Vascular dementia: challenge of clinical diagnosis.

International psychogeriatrics / IPA

PubMedID: 9447427

Erkinjuntti T. Vascular dementia: challenge of clinical diagnosis. Int Psychogeriatr. 1998;9 Suppl 151-8; discussion 77-83.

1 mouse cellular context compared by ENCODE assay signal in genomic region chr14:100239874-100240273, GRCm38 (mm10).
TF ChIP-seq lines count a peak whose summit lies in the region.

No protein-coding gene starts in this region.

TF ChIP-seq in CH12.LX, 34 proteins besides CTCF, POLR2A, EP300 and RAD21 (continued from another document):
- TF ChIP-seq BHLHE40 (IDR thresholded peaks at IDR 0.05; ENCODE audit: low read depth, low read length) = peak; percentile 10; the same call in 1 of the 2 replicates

Vascular dementia (VaD) is the second most common cause of dementia. In addition, cerebrovascular diseases (CVD) coexist with other causes of dementia. Cognitive impairment related to CVD may be preventable and these patients could benefit from therapy, which emphasizes the importance of early detection and accurate diagnosis of VaD. The conventional concept of VaD is that of multi-infarct dementia (MID). However, VaD is not only MID; it relates to different vascular mechanisms and different changes in the brain, and has different clinical manifestations with different causes. Critical conceptual questions include the cognitive syndrome and the vascular causes. It is unclear whether the conventional concept of dementia is appropriate or should be substituted with a milder and broader definition, such as vascular cognitive impairment. Furthermore, there is confusion about the causes, especially the role of lesion characteristics and the noninfarct factors. The current diagnostic criteria for VaD are based on the infarct concept. The NINDS-AIREN criteria include dementia, CVD, and a relationship between these two disorders. The criteria define the CVD and the relationship between dementia and CVD, and list supporting clinical features for the diagnosis of VaD, as well as features that make the diagnosis uncertain. The interrater reliability of these criteria is moderate to substantial (kappa .46 to .72). The expected antemortem accuracy using these criteria approaches 90%. The challenge is to correctly diagnose combined cases with both vascular and Alzheimer-type pathology. Main tools in the diagnosis include a detailed medical history, neurological examination, clinical or neuropsychological mental status examination, and basic laboratory examinations. Brain imaging should always be performed, preferably using magnetic resonance imaging. The diagnosis, especially in early cases, is usually made by a neurologist. The challenge for the primary care physician is to identify the early cases needing further examinations and organizing treatment and follow-up after diagnosis.